The answer is that stories of mistakes and failure surprise us. They are unexpected, and therefore, trigger alarm and heighten our interest.
It is a bleak commentary that of all the good content on this blog, the most read and “googled” post is one of deep sadness and woe.
The German philosopher Hegel once remarked that happiness is “the blank pages of history” because they are “periods of harmony.” Happy people generally live out their lives in obscurity.
History, on the other hand, is more often than not made by the disgruntled and discontented, the angry and rebellious—those interested in exercising authority and exploiting others and their victims.
Is it really possible that all the good things we’ve done will be dismissed and forgotten if we also happen to exercise our human nature and make mistakes?
To paraphrase a popular television soap opera, “Like sands in an hourglass, these are the blank pages of our lives.”
But shouldn’t real life be different?
Although life as it’s lived in the real world is peppered with suffering, stresses, failures, injustices and foul play, it is, for the most part lived out in hundreds of small acts of kindness, mentoring and generosity.
In short, it is the extraordinary comfort and compassion we give to others that creates goodwill, establishes the bond of sociality, and gives joy to people’s lives, even if it not been given the serious attention it deserves by our historians. Or by our television newscasters. Or by our leaders. Or by our pastors. Or by our “friends.” Or even by ourselves.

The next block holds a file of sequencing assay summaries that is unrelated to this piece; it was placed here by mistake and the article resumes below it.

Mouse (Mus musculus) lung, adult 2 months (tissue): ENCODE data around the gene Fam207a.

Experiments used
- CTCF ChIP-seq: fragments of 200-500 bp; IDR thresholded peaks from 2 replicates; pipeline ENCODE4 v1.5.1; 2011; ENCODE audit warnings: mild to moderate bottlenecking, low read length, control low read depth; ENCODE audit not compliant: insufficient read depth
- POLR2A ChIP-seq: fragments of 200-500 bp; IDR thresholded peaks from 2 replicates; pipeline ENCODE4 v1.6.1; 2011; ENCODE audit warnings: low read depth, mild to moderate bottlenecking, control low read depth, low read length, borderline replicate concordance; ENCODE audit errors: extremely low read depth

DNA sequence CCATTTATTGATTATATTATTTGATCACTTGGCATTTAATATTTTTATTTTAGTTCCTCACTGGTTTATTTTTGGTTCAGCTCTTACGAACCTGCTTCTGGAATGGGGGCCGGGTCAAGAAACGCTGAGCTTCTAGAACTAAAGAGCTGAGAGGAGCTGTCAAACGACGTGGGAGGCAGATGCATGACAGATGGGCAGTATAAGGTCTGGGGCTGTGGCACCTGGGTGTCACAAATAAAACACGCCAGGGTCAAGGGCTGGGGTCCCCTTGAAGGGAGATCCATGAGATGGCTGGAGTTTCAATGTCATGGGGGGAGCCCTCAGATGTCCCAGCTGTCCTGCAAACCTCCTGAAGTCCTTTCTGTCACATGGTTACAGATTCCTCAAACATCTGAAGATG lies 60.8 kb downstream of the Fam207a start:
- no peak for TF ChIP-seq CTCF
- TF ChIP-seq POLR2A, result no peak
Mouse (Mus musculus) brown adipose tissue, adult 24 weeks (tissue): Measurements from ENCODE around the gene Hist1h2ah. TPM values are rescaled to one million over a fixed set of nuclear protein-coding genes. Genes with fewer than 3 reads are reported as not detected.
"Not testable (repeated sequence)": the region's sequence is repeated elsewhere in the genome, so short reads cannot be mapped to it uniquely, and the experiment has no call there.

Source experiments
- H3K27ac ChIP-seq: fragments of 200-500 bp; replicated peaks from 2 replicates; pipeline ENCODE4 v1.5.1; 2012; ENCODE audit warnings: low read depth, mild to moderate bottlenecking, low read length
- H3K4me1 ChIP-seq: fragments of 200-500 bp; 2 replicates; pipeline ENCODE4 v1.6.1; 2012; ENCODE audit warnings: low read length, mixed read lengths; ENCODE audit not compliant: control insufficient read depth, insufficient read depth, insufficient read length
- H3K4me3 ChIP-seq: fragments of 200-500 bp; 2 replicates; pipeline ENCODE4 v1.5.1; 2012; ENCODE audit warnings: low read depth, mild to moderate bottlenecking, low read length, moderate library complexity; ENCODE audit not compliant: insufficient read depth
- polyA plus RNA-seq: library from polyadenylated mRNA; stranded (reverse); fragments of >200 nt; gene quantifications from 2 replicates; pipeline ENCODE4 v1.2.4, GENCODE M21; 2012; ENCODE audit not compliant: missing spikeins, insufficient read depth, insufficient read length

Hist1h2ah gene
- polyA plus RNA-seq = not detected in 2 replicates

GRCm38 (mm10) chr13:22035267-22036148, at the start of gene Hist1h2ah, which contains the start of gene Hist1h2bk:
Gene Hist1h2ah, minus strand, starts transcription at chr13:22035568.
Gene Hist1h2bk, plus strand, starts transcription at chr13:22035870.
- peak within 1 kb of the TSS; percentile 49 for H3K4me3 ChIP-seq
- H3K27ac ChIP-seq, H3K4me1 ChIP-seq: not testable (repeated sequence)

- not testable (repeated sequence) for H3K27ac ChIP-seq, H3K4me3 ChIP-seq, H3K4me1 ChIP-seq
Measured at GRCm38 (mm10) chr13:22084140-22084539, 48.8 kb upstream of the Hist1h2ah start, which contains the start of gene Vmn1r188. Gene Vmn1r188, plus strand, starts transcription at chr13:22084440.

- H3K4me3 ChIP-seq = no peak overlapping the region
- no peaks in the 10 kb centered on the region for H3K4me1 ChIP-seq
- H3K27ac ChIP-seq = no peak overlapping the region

Anybody’s blank pages can be filled in and, through the love of others, complement the pages already filled with dissonance.
Anybody’s story can have a happy ending.
Is it possible for us to empathize with another’s joy? Or will we continue to allow those pages to be blank?
Oftimes empathizing with another person’s joy comes from a deep understanding of their struggles. Another person’s empathic embrace can even transform one’s own suffering to joy.
Is it possible for us to write in the blank pages of each other’s lives?
Carl Rogers puts it poignantly:
When a person realizes he has been deeply heard, his eyes moisten. I think in some real sense, he is weeping for joy. It is as though he were saying, “Thank God, somebody heard me. Someone knows what it’s like to be me.
Question: In the words of my therapist, “How does this make you feel?”
If these words filled in a sentence or two of your blank pages, please share them and fill in a sentence for someone else by taking a moment and clicking one of the buttons below.This post was greatly influenced by Jeremy Rifkin and his book “The Empathic Civilization.“